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Photo via Shutterstock
Photo via Shutterstock
The MoveNY plan hopes to generate billions in funds for improving transportation outlets throughout New York City.

Not everyone’s in favor of adding tolls to all the East River crossings, but according to transit advocates, it could help make it much easier to get around the city.

The MoveNY plan, created by leading transportation engineer “Gridlock” Sam Schwartz, is an overarching transportation plan that aims to create more than $1.3 billion per year to make transit improvements across New York City, which will have a major impact on Queens.

“It is a wide-sweeping plan for creating funding to help preserve our bridges, tunnels, improve our mass transit, and improve the roads in the local area,” said John Maier, co-chair of the Community Board 5 (CB 5) Public Transit Services Committee and member of the Riders Alliance.

Maier and Masha Burina, organizer with Riders Alliance, introduced the MoveNY plan to the members of the Ridgewood Property Owners and Civic Association (RPOCA) during their monthly meeting on Thursday, June 2, to explain how this plan would benefit those traveling in, around and through Queens.

MoveNY seeks to fairly toll the bridges and roads across the city by instituting tolls and fees to travel on the free East River bridges and below 60th Street in Manhattan. It would also reduce tolls on certain bridges and tunnels operated by the MTA. This means five out of the six bridges in Queens would see a reduction of tolls by up to 48 percent, with only the Queensboro Bridge, which is currently free, seeing a toll installed.

“MoveNY offers us the much needed chance to reorganize the incentive systems on our roadways,” said Macartney Morris, Riders Alliance member and Astoria resident, in a statement. “I look forward to the day when motorists do not unnecessarily divert their routes through Astoria and Long Island City — bringing congestion, pollution and often unsafe speeding — on their way to the ‘free bridge.’”

Under MoveNY, Queens could see $15-20 million in discretionary funds which could be used to enhance transportation stations with elevators, and creating bike lanes and bus shelters. There would be an investment in G train capital improvements, including an extension of the line to Queensboro Plaza.

There would also be potential for a brand-new rail line, the “Triboro RX,” which would connect Queens, Brooklyn and the Bronx; new ferries between Queens, the Bronx and Manhattan; new Select Bus Service and express bus routes; new Newtown Creek bike and pedestrian lanes; and a Long Island Rail Road conversion between Jamaica and Barclays Center.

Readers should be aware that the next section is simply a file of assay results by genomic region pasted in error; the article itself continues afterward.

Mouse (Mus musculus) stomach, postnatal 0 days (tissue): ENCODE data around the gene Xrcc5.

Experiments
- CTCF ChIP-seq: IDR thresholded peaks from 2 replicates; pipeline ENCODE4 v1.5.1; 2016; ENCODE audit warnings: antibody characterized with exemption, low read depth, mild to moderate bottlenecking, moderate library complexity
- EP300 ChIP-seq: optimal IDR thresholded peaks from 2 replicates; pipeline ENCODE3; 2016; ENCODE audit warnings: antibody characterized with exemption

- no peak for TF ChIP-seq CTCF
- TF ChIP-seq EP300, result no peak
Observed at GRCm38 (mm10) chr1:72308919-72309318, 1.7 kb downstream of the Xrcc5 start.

This plan is more than just a pipe dream. MoveNY has legislation introduced in the Assembly and currently has 28 sponsors, including Assemblyman Andrew Hevesi, who has co-sponsored the bill.

“Assembly Bill A.9633, the new Move NY plan, represents an essential step in revamping public transportation in New York City,” Hevesi said in a statement to Riders Alliance. “This bill will provide a much-needed consistent revenue stream for our mass transit system, which is in decline despite the continued fare increases of the past few years. Through statutorily dedicated funds for Queens County, this bill goes beyond the vague promises that came with the last congestion pricing plan from a few years ago, offering a tangible path to change for this system.”

To learn more about MoveNY check out their website, and the MoveNY legislation.

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Pedro Valdez Rivera Jr. June 17, 2016 / 11:26AM
On second thought, the ghost of Robert Moses has struck again towards the people who opposed the future instead of the past and the present. From the elected officials, to the civic groups, to the community boards, to their constituents. Automobile independence to the suburbs for the American Dream reigns supreme in the most diverse county in the nation. In the time where the critical need for local, state and federal funding for transportation remains scarce, the legacy of Moses remains alive and well. I guess that these elected officials are opposing this plan because they are running for reelection. This is implied in many transit deserts in Queens, where public transportation is scarce, and driving a vehicle is a must. This is David vs. Goliath at its finest.
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Pedro Valdez Rivera Jr. June 08, 2016 / 06:31PM
In a county where driving a vehicle is a necessity for going from point a to point b, this bill will have a very tough battle in the next several years or so, unless there is a major infrastructure calamity in Queens.
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